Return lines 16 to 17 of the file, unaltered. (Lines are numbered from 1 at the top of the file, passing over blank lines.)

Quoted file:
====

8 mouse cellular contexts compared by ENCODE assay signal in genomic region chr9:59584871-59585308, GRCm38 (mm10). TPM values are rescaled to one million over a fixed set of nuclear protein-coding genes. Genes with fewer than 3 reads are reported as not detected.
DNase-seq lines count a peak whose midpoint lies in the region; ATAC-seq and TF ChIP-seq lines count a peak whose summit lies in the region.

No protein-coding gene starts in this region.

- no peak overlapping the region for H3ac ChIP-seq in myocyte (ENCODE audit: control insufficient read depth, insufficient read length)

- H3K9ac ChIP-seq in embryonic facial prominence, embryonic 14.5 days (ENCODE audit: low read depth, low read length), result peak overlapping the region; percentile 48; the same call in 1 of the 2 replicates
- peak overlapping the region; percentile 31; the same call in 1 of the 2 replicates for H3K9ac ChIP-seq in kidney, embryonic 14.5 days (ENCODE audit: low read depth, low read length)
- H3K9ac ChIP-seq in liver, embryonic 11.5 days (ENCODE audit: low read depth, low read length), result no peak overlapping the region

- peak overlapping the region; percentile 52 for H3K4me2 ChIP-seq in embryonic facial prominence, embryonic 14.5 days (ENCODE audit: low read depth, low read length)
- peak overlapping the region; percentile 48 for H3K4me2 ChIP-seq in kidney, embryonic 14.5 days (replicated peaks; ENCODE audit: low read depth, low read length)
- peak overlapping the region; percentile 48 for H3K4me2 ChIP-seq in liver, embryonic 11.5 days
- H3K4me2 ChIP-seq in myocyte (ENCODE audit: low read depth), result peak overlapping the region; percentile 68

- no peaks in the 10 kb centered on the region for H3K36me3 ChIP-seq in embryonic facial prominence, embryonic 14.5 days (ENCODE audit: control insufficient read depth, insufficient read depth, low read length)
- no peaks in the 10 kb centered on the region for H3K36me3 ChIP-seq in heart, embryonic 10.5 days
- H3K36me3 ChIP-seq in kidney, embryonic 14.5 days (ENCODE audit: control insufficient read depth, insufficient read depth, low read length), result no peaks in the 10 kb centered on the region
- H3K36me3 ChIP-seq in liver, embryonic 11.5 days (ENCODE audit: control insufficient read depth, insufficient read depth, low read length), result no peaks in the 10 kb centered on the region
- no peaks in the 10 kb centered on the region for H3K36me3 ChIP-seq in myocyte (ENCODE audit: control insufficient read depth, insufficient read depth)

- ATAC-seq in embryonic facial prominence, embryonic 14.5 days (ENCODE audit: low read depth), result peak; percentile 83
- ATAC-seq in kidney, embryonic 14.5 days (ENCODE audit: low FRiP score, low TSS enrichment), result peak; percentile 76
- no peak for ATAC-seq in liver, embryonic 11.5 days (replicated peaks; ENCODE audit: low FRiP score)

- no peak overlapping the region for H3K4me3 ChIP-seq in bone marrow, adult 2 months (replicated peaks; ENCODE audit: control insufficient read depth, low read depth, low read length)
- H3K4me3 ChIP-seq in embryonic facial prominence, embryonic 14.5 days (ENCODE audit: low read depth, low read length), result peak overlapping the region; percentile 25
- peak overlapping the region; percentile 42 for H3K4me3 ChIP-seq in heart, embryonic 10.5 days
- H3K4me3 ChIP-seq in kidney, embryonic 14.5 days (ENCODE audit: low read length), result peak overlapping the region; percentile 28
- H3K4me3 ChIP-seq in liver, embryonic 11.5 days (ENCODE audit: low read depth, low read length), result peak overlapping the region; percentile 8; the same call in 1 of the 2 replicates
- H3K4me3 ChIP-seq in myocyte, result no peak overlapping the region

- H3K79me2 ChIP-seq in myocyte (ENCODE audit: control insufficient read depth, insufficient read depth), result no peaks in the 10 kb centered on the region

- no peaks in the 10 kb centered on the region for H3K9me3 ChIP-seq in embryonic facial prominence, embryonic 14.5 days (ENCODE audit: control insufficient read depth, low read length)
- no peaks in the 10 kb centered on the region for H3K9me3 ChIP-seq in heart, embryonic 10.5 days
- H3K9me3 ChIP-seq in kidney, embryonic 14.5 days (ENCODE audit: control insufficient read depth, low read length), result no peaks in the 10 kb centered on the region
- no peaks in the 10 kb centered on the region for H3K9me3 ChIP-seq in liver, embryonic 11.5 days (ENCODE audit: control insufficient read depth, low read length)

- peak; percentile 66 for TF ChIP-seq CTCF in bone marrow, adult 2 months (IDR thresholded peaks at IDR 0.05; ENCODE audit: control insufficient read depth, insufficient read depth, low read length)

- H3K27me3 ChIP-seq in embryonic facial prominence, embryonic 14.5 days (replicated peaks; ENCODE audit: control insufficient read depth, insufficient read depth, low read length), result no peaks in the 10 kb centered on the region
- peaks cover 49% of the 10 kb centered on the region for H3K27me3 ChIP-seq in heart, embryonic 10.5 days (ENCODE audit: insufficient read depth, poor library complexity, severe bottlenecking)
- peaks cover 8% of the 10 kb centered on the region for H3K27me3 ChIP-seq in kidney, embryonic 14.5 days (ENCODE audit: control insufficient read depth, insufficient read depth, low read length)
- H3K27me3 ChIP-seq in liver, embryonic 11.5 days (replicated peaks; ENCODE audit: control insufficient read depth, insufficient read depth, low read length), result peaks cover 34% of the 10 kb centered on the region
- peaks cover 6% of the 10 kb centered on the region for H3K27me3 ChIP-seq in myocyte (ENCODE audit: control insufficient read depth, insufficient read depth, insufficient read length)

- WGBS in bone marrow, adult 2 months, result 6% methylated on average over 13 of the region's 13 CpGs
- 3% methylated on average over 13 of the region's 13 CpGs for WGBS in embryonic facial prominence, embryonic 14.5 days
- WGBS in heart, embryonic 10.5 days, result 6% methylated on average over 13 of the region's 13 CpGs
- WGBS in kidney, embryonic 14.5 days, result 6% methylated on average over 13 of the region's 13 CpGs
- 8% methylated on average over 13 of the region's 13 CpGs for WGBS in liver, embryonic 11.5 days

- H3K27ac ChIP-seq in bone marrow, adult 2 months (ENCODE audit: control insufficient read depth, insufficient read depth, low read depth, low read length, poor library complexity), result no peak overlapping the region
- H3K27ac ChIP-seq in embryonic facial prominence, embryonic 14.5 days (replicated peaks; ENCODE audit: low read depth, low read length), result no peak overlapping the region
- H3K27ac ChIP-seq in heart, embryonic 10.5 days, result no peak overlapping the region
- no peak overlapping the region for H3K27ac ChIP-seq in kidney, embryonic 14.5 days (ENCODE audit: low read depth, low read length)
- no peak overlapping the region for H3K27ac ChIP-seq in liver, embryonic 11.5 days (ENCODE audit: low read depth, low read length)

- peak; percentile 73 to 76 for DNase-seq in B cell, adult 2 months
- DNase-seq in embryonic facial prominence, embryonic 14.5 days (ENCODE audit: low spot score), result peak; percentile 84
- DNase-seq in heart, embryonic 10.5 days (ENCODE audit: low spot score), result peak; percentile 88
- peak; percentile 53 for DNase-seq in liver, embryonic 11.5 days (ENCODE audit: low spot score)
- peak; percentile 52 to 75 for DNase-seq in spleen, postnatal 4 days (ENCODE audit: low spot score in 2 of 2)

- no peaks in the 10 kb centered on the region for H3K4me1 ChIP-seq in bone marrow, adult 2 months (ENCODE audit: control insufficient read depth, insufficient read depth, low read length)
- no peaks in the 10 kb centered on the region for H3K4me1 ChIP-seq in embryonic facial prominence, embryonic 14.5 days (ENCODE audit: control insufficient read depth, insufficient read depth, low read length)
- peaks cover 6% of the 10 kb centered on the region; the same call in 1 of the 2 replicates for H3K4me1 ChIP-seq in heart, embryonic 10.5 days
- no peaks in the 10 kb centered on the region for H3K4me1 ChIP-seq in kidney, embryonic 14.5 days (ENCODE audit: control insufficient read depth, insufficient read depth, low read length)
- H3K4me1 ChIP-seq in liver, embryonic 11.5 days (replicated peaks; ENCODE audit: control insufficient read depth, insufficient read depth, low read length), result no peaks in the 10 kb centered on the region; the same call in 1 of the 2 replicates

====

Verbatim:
- no peaks in the 10 kb centered on the region for H3K36me3 ChIP-seq in myocyte (ENCODE audit: control insufficient read depth, insufficient read depth)

- ATAC-seq in embryonic facial prominence, embryonic 14.5 days (ENCODE audit: low read depth), result peak; percentile 83